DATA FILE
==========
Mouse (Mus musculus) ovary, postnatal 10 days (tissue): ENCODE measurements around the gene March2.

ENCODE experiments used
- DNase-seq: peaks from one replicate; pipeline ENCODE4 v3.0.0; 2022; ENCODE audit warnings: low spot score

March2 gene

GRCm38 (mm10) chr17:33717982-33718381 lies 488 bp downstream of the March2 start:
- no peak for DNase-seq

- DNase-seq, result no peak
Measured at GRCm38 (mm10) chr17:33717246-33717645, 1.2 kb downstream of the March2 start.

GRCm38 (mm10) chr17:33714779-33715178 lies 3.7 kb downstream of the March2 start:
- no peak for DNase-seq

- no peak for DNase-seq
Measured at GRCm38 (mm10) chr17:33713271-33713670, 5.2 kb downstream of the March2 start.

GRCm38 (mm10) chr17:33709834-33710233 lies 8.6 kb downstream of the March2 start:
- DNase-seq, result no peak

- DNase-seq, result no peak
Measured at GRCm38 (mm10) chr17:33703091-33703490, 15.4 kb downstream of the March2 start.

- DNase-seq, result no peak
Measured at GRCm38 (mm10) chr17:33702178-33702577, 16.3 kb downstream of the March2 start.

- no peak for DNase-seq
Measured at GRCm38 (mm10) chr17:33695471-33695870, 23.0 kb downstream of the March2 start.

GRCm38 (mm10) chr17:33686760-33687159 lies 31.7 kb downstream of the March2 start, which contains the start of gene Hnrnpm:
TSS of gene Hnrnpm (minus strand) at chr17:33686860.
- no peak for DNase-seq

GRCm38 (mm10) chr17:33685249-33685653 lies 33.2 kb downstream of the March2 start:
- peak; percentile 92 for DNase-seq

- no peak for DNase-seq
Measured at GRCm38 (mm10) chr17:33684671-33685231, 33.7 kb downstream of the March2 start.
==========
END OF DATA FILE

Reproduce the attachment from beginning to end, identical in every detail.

Mouse (Mus musculus) ovary, postnatal 10 days (tissue): ENCODE measurements around the gene March2.

ENCODE experiments used
- DNase-seq: peaks from one replicate; pipeline ENCODE4 v3.0.0; 2022; ENCODE audit warnings: low spot score

March2 gene

GRCm38 (mm10) chr17:33717982-33718381 lies 488 bp downstream of the March2 start:
- no peak for DNase-seq

- DNase-seq, result no peak
Measured at GRCm38 (mm10) chr17:33717246-33717645, 1.2 kb downstream of the March2 start.

GRCm38 (mm10) chr17:33714779-33715178 lies 3.7 kb downstream of the March2 start:
- no peak for DNase-seq

- no peak for DNase-seq
Measured at GRCm38 (mm10) chr17:33713271-33713670, 5.2 kb downstream of the March2 start.

GRCm38 (mm10) chr17:33709834-33710233 lies 8.6 kb downstream of the March2 start:
- DNase-seq, result no peak

- DNase-seq, result no peak
Measured at GRCm38 (mm10) chr17:33703091-33703490, 15.4 kb downstream of the March2 start.

- DNase-seq, result no peak
Measured at GRCm38 (mm10) chr17:33702178-33702577, 16.3 kb downstream of the March2 start.

- no peak for DNase-seq
Measured at GRCm38 (mm10) chr17:33695471-33695870, 23.0 kb downstream of the March2 start.

GRCm38 (mm10) chr17:33686760-33687159 lies 31.7 kb downstream of the March2 start, which contains the start of gene Hnrnpm:
TSS of gene Hnrnpm (minus strand) at chr17:33686860.
- no peak for DNase-seq

GRCm38 (mm10) chr17:33685249-33685653 lies 33.2 kb downstream of the March2 start:
- peak; percentile 92 for DNase-seq

- no peak for DNase-seq
Measured at GRCm38 (mm10) chr17:33684671-33685231, 33.7 kb downstream of the March2 start.